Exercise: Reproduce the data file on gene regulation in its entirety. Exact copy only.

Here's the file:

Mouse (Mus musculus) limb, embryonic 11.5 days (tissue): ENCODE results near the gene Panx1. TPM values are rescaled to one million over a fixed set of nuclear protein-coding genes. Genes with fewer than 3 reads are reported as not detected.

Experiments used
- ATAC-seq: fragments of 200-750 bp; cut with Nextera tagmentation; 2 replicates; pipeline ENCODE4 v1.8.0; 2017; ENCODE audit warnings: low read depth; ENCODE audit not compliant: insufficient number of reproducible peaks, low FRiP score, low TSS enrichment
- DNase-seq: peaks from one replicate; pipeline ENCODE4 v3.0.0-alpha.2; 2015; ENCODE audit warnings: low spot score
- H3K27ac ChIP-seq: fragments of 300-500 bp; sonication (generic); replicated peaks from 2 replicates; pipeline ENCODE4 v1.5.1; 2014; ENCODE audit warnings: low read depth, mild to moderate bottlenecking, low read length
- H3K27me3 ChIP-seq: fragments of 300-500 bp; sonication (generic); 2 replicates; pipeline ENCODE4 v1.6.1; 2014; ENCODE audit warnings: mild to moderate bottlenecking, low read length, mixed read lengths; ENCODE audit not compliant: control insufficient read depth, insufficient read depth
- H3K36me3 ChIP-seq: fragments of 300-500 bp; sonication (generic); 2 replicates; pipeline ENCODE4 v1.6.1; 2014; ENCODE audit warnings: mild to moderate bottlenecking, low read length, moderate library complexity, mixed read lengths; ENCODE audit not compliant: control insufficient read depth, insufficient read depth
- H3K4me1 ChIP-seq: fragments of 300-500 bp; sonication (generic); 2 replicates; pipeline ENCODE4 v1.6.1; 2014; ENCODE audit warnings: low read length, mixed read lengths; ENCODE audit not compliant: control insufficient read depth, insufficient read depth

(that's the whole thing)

Mouse (Mus musculus) limb, embryonic 11.5 days (tissue): ENCODE results near the gene Panx1. TPM values are rescaled to one million over a fixed set of nuclear protein-coding genes. Genes with fewer than 3 reads are reported as not detected.

Experiments used
- ATAC-seq: fragments of 200-750 bp; cut with Nextera tagmentation; 2 replicates; pipeline ENCODE4 v1.8.0; 2017; ENCODE audit warnings: low read depth; ENCODE audit not compliant: insufficient number of reproducible peaks, low FRiP score, low TSS enrichment
- DNase-seq: peaks from one replicate; pipeline ENCODE4 v3.0.0-alpha.2; 2015; ENCODE audit warnings: low spot score
- H3K27ac ChIP-seq: fragments of 300-500 bp; sonication (generic); replicated peaks from 2 replicates; pipeline ENCODE4 v1.5.1; 2014; ENCODE audit warnings: low read depth, mild to moderate bottlenecking, low read length
- H3K27me3 ChIP-seq: fragments of 300-500 bp; sonication (generic); 2 replicates; pipeline ENCODE4 v1.6.1; 2014; ENCODE audit warnings: mild to moderate bottlenecking, low read length, mixed read lengths; ENCODE audit not compliant: control insufficient read depth, insufficient read depth
- H3K36me3 ChIP-seq: fragments of 300-500 bp; sonication (generic); 2 replicates; pipeline ENCODE4 v1.6.1; 2014; ENCODE audit warnings: mild to moderate bottlenecking, low read length, moderate library complexity, mixed read lengths; ENCODE audit not compliant: control insufficient read depth, insufficient read depth
- H3K4me1 ChIP-seq: fragments of 300-500 bp; sonication (generic); 2 replicates; pipeline ENCODE4 v1.6.1; 2014; ENCODE audit warnings: low read length, mixed read lengths; ENCODE audit not compliant: control insufficient read depth, insufficient read depth